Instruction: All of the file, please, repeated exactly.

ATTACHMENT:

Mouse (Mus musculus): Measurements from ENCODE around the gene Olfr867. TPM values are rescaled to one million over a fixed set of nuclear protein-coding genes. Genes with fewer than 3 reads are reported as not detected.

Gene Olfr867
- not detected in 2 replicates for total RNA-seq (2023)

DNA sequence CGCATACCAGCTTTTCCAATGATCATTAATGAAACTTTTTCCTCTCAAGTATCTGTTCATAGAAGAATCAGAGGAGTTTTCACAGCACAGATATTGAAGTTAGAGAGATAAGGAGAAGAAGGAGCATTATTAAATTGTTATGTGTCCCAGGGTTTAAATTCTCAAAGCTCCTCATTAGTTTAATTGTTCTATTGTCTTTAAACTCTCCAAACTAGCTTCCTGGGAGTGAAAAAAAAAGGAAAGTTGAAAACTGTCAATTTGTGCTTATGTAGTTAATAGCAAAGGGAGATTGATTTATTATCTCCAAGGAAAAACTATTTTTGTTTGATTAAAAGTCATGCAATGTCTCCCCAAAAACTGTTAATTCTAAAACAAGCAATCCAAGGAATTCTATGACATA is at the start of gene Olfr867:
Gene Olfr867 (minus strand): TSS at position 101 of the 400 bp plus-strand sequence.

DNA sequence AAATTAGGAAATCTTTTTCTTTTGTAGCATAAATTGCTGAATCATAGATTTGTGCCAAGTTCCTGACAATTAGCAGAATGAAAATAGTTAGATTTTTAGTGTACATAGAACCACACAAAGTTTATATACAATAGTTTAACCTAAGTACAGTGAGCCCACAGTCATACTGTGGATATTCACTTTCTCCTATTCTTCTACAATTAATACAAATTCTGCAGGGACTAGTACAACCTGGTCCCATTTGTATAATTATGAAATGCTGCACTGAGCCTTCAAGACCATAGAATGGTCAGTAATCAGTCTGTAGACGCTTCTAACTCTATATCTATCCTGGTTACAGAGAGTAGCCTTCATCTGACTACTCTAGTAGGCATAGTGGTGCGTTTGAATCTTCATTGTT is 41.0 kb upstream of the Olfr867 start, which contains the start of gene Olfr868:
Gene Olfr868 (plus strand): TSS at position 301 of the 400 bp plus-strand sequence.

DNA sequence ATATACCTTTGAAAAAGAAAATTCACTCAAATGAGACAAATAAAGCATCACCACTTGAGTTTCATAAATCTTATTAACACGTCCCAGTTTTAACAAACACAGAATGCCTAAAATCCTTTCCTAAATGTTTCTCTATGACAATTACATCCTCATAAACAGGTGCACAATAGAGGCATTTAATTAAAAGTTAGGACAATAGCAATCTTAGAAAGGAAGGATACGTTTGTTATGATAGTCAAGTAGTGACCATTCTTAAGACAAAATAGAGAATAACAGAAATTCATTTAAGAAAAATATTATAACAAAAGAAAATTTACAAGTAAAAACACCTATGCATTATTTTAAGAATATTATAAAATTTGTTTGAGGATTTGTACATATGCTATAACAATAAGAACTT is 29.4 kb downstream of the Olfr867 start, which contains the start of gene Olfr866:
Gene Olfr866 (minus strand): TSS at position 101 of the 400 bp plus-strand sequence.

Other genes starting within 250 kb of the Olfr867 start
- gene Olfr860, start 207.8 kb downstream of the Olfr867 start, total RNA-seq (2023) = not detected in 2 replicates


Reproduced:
Mouse (Mus musculus): Measurements from ENCODE around the gene Olfr867. TPM values are rescaled to one million over a fixed set of nuclear protein-coding genes. Genes with fewer than 3 reads are reported as not detected.

Gene Olfr867
- not detected in 2 replicates for total RNA-seq (2023)

DNA sequence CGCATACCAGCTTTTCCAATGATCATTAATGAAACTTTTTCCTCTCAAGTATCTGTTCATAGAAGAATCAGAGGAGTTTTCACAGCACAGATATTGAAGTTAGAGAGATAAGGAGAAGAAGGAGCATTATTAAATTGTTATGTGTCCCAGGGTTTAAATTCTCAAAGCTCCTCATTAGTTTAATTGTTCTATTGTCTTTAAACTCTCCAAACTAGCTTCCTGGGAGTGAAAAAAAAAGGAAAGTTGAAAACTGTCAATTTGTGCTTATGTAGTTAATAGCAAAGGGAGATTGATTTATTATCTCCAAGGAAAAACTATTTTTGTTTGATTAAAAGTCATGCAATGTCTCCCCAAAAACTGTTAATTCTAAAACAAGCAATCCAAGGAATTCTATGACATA is at the start of gene Olfr867:
Gene Olfr867 (minus strand): TSS at position 101 of the 400 bp plus-strand sequence.

DNA sequence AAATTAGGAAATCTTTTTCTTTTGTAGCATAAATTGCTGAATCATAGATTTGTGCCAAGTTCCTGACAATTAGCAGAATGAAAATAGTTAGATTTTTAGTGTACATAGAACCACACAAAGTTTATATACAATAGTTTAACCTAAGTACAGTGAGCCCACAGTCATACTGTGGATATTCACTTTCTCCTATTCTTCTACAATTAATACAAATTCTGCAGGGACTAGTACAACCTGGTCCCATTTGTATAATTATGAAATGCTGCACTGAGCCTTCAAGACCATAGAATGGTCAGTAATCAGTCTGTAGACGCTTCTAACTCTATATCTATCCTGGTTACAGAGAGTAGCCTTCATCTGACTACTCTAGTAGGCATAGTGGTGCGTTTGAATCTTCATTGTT is 41.0 kb upstream of the Olfr867 start, which contains the start of gene Olfr868:
Gene Olfr868 (plus strand): TSS at position 301 of the 400 bp plus-strand sequence.

DNA sequence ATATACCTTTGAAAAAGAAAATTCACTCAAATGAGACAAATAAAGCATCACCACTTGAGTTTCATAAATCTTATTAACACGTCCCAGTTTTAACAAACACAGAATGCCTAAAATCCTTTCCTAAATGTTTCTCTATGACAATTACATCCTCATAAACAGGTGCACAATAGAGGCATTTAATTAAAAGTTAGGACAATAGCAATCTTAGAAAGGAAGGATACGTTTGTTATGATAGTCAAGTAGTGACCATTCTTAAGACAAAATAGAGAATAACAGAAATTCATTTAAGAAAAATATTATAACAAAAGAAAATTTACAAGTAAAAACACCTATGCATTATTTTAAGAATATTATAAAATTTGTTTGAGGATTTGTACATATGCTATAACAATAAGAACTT is 29.4 kb downstream of the Olfr867 start, which contains the start of gene Olfr866:
Gene Olfr866 (minus strand): TSS at position 101 of the 400 bp plus-strand sequence.

Other genes starting within 250 kb of the Olfr867 start
- gene Olfr860, start 207.8 kb downstream of the Olfr867 start, total RNA-seq (2023) = not detected in 2 replicates